When a party receives an unfavorable verdict after a trial, they are able to file an appeal arguing that any number of objectionable issues at trial deprived them of a fair hearing. Most decisions a trial judge makes during a trial, such as evidentiary rulings, jury instructions, and decisions on pre-trial motions, are reviewable by a higher court. A losing party may also appeal to a higher court on the basis that the jury found against the weight of the evidence, meaning that the jury came to the wrong conclusion given the evidence presented.
A weight-of-the-evidence challenge is a difficult one to win, since an appellate court is often hesitant to replace its own judgment for that of the trial judge or jury because they were the ones to hear the witnesses testify. A recent case in front of a Michigan appellate court shows the difficulty one plaintiff had with her weight-of-the-evidence appeal.
Applebaum v. Target Corporation: The Facts of the Case
Applebaum wanted to buy a bicycle from Target. The accounts at trial varied, but there was some testimony that Target did not have the specific bike she wanted “brand new,” but there was one that had been returned by another customer because the brakes were defective. Applebaum testified that she accepted the bike after an unnamed Target employee told her that it had been repaired.
On her first ride, Applebaum fell off the bike, injuring her shoulder. A passerby came to her assistance and showed her that the rear brake had clamped down on the tire. He helped her pry it free so that it could be rolled back to her home. Applebaum took the bike back to Target and filed an internal claim with the company. Target had no record of the bike being repaired and denied her claim. Applebaum then filed a product liability lawsuit against Target, claiming it sold her a defective bike.
At trial, Target reiterated its position that it had no record of the bike ever being repaired. Applebaum’s evidence consisted mostly of her own testimony and indicated the contrary. After a jury trial, a defense verdict was entered. Applebaum appealed, arguing that the jury’s verdict was against the weight of the evidence.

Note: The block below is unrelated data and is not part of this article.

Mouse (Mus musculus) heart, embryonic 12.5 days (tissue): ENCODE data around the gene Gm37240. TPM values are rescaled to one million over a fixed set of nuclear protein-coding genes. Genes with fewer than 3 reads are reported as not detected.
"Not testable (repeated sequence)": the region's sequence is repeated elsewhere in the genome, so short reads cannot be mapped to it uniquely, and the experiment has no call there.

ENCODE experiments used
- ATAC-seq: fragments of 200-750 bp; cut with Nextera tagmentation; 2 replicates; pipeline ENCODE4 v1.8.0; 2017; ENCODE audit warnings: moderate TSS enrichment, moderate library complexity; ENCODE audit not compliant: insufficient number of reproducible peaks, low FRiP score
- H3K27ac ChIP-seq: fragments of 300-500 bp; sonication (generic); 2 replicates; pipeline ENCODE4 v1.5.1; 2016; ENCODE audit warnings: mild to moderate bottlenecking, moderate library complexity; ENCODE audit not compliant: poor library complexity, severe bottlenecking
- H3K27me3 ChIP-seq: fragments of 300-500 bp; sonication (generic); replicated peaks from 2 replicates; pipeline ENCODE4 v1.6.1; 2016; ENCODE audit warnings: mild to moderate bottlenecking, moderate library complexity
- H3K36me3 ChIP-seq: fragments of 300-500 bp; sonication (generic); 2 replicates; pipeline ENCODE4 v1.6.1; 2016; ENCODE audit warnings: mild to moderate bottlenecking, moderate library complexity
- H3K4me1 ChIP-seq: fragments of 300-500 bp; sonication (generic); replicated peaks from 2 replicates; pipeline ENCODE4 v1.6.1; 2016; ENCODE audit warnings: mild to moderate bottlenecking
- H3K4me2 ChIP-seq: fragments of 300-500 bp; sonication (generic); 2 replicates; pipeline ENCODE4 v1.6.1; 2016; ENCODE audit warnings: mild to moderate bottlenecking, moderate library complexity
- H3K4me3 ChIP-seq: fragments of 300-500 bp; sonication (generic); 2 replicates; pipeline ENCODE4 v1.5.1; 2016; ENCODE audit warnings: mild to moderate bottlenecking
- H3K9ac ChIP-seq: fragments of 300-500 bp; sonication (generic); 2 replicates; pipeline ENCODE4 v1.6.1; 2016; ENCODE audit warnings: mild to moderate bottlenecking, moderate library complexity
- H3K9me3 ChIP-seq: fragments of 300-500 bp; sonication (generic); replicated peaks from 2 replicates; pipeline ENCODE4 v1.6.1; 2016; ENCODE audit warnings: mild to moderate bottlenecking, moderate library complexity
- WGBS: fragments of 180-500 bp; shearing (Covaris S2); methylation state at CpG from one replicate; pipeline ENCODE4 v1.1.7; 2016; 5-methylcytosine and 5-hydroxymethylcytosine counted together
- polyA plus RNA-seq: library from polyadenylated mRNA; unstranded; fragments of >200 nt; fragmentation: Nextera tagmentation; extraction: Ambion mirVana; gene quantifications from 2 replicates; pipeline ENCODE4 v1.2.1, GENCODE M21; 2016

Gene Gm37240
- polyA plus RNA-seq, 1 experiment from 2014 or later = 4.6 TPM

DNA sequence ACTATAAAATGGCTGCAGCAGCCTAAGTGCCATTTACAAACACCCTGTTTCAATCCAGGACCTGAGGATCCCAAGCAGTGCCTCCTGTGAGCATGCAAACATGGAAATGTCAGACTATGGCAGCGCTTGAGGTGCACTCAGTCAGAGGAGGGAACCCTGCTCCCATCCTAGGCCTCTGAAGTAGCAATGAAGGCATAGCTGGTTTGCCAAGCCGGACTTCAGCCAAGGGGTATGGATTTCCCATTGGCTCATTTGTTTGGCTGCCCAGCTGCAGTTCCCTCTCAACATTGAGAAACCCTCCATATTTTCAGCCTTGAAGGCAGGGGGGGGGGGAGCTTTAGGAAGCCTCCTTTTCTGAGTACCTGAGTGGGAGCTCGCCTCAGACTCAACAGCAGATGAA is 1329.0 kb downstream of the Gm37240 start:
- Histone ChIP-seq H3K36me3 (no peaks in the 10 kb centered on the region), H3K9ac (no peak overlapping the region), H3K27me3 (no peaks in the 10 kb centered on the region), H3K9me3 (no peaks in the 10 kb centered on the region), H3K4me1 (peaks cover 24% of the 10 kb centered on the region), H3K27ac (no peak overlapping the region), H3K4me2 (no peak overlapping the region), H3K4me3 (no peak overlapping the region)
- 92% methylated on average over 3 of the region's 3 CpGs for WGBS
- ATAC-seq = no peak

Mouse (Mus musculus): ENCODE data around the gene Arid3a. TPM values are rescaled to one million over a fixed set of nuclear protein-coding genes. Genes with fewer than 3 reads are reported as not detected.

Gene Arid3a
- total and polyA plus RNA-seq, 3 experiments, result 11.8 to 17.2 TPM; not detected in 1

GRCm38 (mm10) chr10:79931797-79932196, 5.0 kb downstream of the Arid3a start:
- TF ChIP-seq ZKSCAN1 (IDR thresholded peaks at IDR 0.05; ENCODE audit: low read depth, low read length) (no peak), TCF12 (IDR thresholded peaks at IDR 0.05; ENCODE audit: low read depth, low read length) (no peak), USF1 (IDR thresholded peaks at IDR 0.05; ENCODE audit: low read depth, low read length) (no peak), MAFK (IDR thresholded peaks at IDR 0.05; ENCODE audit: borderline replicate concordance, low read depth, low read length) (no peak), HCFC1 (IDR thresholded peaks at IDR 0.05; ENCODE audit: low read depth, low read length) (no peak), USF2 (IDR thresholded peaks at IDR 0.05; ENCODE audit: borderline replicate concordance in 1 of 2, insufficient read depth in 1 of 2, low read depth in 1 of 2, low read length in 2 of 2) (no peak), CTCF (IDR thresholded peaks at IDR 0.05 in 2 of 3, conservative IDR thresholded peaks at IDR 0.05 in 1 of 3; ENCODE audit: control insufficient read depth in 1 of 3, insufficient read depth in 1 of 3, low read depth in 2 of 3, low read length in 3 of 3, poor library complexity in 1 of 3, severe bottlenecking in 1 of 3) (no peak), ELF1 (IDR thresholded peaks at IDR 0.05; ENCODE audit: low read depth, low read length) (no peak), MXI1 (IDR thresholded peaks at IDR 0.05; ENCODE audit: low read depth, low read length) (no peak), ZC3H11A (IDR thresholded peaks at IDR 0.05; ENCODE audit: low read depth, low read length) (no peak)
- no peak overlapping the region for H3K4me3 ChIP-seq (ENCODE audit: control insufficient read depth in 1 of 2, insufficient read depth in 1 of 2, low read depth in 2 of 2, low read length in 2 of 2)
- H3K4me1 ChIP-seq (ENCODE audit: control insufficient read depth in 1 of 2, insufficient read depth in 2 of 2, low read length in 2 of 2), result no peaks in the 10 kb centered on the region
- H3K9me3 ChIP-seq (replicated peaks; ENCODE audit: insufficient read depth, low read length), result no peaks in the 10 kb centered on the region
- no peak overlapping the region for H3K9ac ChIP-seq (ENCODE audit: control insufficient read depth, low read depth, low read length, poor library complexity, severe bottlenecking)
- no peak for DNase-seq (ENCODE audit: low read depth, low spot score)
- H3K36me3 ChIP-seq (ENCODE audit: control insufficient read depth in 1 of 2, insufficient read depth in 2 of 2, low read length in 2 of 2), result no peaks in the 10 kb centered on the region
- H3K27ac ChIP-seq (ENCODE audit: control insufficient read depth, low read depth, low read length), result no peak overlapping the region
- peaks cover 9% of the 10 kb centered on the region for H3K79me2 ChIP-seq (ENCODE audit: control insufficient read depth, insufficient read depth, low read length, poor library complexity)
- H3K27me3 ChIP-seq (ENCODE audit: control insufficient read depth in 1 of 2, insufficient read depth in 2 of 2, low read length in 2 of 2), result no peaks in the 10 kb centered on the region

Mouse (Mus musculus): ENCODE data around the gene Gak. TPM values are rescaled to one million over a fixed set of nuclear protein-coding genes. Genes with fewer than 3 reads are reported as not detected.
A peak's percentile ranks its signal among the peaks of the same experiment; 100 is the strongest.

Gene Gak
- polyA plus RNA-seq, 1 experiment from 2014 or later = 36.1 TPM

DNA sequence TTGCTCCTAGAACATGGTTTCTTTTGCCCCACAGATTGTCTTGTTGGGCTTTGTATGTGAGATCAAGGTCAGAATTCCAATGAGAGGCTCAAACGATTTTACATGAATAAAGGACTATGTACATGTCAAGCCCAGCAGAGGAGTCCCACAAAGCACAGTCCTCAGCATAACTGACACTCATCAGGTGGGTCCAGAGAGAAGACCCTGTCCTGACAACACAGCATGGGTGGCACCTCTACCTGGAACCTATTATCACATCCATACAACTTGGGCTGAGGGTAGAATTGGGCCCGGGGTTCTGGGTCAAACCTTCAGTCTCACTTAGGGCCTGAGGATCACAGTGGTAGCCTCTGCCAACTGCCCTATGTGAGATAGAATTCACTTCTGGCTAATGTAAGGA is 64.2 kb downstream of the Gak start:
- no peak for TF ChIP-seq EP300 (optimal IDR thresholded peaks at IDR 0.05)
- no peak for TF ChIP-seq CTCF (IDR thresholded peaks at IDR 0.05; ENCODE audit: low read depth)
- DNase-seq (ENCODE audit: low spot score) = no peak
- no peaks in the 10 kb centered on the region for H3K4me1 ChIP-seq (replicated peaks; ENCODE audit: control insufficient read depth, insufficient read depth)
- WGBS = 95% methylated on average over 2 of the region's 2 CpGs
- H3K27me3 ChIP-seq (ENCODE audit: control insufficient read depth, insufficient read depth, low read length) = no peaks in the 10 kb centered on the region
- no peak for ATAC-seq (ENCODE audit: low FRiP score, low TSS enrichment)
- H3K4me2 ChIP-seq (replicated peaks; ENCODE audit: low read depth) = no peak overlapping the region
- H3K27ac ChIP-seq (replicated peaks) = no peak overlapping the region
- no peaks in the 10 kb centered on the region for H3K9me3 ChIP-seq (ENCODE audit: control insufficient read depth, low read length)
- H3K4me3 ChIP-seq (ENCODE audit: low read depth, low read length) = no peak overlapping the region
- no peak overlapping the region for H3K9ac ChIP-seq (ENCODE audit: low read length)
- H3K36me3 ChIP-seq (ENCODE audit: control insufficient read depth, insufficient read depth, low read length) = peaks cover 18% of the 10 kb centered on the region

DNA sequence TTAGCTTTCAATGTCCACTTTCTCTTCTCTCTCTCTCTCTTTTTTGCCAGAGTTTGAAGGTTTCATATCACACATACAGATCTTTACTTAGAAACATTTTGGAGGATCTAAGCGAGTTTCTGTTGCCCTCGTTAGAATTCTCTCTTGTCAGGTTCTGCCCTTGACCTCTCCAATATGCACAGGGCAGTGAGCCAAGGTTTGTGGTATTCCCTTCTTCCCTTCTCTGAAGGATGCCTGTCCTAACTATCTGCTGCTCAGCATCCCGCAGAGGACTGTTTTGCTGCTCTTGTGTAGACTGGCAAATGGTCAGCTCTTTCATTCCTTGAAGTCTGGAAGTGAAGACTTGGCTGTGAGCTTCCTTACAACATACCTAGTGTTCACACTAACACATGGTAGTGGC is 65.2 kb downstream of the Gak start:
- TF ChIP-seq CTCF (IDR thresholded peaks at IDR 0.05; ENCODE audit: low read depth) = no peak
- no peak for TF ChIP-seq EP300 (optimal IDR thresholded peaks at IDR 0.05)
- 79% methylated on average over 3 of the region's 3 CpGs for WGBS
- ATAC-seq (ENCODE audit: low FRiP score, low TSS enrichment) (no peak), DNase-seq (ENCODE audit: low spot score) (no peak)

The court upheld the jury’s verdict, noting that it is only in rare circumstances that an appellate court will find a jury’s verdict was against the weight of the evidence. The court explained that, while there was enough evidence for the jury to rule in Applebaum’s favor, it was also free not to believe her testimony or to find that the testimony Target presented was more credible. Thus, there was no reason for the court to substitute its own judgment for that of the jury.
Have You Been Injured in a Maryland Bicycle Accident?
Bicycle accidents have a number of potential causes. In some cases, a manufacturer or retailer sells a bike that is not fit for the road, due to some defect. In such cases, an injured rider may be entitled to monetary compensation for any injuries they sustained. If you or a loved one has recently been injured in a Maryland bicycle accident, consider calling the skilled personal injury attorneys at Lebowitz & Mzhen, LLC at 410-654-3600 today to set up a free consultation. With their experience on your side, you will be in a great position to seek the compensation you deserve.
More Blog Posts:
Accident Victims May Still Recover Damages Even if Law Enforcement Does Not Issue a Citation after a Crash, Maryland Motorcycle Accident Lawyer Blog, published August 4, 2016.
Roughly Half of All Motorcycle Accidents Occur at Intersections, Maryland Motorcycle Accident Lawyer Blog, published August 18, 2016.